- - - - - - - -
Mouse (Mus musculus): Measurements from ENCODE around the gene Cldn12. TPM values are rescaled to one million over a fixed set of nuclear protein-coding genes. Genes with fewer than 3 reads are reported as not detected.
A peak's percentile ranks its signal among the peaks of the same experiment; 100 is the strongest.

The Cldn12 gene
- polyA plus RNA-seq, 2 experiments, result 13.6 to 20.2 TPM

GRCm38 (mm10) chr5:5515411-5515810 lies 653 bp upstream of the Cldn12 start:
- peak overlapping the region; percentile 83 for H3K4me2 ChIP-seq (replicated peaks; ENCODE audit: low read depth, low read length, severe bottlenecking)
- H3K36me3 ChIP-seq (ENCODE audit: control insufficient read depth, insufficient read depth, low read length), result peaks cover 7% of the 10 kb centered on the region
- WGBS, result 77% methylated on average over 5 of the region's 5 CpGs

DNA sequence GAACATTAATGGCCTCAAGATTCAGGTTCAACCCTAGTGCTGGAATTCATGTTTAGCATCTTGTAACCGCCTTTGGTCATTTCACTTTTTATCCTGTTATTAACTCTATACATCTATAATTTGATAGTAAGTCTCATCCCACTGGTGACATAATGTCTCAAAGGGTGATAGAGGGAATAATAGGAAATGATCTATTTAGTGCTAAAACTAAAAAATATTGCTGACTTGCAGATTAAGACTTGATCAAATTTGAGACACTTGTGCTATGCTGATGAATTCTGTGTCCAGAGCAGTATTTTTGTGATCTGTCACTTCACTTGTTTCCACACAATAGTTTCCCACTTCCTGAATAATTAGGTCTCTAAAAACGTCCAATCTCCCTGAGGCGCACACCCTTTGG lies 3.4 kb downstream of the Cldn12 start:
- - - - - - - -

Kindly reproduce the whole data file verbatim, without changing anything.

Mouse (Mus musculus): Measurements from ENCODE around the gene Cldn12. TPM values are rescaled to one million over a fixed set of nuclear protein-coding genes. Genes with fewer than 3 reads are reported as not detected.
A peak's percentile ranks its signal among the peaks of the same experiment; 100 is the strongest.

The Cldn12 gene
- polyA plus RNA-seq, 2 experiments, result 13.6 to 20.2 TPM

GRCm38 (mm10) chr5:5515411-5515810 lies 653 bp upstream of the Cldn12 start:
- peak overlapping the region; percentile 83 for H3K4me2 ChIP-seq (replicated peaks; ENCODE audit: low read depth, low read length, severe bottlenecking)
- H3K36me3 ChIP-seq (ENCODE audit: control insufficient read depth, insufficient read depth, low read length), result peaks cover 7% of the 10 kb centered on the region
- WGBS, result 77% methylated on average over 5 of the region's 5 CpGs

DNA sequence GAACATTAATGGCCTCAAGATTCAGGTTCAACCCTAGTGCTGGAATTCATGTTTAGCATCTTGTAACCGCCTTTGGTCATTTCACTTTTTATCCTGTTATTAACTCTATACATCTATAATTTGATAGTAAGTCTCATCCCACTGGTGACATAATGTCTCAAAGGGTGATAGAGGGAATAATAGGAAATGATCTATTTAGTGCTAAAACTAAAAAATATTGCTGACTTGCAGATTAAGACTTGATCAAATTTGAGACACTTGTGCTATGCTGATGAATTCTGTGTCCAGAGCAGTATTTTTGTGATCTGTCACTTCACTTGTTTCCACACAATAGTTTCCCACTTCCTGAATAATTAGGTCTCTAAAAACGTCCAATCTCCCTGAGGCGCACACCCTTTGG lies 3.4 kb downstream of the Cldn12 start: